From what you have given me, I believe the bank will send each of you a Form 1099-G. The question is a complicated one. You need to contact a CPA for help on this one. H & R Block cannot help you, nor can a dimestore computer program like Quicken solve the mess you're going to be facing. Most lawyers including me have a hard time with this issue. This involves cancelled debt which gets reported as ordinary income on the line on your tax return for "Other Income". Watch out. You and your ex-wife could get crushed without professional help here.
… I agree wit the previous answer. Also, you might want to review the actual judgment entered in the foreclosure to se is you have personal liability. Good Luck.
Definitely check the court records, specifically the confirmation of sale, to see if a personal deficiency was entered against you. My opinion is, and others attorneys who have looked into this issue more might disagree (and I welcome input here), but I don't believe that the deficiency after a foreclosure sale is "forgiven" for 1099 purposes. For example, if you entered into a consent foreclosure or deed in lieu of foreclosure where the debt is explicitly forgiven, then you will receive a 1099 and may have to report the canceled debt to the IRS (there is an exception if the property is considered your “main home” for tax purposes). If the property goes through to foreclosure sale and no debt is forgiven, then I don’t think the deficiency qualifies as canceled debt for 1099 purposes--frankly, because the bank can still come after you personally for the deficiency post foreclosure (so how would that be canceled debt???).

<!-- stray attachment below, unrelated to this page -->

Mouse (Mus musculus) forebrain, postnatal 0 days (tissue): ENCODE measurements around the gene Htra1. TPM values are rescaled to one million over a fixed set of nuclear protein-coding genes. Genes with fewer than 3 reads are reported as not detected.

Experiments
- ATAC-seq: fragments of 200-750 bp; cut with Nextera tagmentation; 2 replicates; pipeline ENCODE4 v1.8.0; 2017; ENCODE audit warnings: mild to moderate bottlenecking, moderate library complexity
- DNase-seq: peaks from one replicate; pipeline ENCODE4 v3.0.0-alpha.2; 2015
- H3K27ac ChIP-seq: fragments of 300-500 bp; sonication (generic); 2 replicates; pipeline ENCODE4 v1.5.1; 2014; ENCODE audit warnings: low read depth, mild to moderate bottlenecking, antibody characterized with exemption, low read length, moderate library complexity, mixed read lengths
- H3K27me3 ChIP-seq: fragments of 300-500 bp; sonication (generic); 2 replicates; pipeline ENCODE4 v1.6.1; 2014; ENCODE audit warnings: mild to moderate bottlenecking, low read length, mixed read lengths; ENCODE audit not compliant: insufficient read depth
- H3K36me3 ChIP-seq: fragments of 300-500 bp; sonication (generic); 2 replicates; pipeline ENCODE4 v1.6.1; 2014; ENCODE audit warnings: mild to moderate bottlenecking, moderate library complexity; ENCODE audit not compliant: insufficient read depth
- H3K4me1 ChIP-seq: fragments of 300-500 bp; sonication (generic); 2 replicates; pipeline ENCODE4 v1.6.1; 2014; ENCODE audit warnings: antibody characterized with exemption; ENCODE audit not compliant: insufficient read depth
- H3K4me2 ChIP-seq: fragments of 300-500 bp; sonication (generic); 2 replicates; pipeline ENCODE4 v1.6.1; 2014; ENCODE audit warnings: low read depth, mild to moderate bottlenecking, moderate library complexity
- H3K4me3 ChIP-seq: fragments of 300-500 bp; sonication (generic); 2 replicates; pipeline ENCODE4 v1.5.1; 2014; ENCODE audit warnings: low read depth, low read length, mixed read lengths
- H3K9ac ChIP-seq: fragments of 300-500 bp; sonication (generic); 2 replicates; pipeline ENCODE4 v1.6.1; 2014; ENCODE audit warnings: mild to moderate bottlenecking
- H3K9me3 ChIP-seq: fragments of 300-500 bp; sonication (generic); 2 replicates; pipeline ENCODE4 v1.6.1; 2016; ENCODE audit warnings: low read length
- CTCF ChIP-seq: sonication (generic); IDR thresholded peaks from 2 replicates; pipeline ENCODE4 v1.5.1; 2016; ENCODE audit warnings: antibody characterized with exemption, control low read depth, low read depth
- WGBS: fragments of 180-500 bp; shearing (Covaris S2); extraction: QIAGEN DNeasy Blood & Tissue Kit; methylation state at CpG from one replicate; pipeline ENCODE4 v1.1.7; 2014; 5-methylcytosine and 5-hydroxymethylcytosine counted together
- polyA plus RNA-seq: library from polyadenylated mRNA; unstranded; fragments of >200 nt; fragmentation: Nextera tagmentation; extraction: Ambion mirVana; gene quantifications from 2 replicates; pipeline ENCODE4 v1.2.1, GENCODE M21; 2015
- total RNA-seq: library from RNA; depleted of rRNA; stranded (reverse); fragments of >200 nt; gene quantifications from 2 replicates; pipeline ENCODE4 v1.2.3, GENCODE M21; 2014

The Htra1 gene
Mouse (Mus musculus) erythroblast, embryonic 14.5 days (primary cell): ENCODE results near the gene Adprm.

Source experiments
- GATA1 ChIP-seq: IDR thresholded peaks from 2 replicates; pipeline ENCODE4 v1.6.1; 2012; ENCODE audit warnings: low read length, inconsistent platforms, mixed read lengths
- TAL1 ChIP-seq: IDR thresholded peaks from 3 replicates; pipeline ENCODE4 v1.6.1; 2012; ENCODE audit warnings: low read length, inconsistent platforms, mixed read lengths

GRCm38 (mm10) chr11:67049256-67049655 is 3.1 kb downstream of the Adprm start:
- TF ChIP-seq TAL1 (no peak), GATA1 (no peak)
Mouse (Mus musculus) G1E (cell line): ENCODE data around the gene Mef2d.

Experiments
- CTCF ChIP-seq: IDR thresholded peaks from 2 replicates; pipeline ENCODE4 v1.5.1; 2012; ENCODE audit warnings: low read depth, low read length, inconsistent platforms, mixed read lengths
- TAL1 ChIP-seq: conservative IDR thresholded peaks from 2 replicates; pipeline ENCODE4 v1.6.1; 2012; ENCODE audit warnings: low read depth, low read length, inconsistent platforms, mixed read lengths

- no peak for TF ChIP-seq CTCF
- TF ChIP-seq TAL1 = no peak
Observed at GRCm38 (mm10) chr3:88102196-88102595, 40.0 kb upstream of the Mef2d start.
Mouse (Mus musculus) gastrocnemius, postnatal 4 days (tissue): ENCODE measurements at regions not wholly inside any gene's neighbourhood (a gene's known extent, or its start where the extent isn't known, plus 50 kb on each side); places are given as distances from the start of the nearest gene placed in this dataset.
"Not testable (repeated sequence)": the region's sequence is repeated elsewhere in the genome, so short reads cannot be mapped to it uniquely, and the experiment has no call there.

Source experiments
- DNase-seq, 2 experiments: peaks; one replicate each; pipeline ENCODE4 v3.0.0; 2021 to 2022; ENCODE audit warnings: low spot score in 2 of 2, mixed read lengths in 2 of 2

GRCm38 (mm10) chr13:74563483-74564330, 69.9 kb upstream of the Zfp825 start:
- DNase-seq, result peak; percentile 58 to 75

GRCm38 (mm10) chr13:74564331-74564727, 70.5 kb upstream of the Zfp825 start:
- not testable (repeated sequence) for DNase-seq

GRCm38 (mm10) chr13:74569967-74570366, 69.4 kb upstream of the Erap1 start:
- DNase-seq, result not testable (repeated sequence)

The information in this answer is not intended as legal advice nor do I intend to create an attorney-client relationship with any reader simply by answering this question or contributing as a member of AVVO.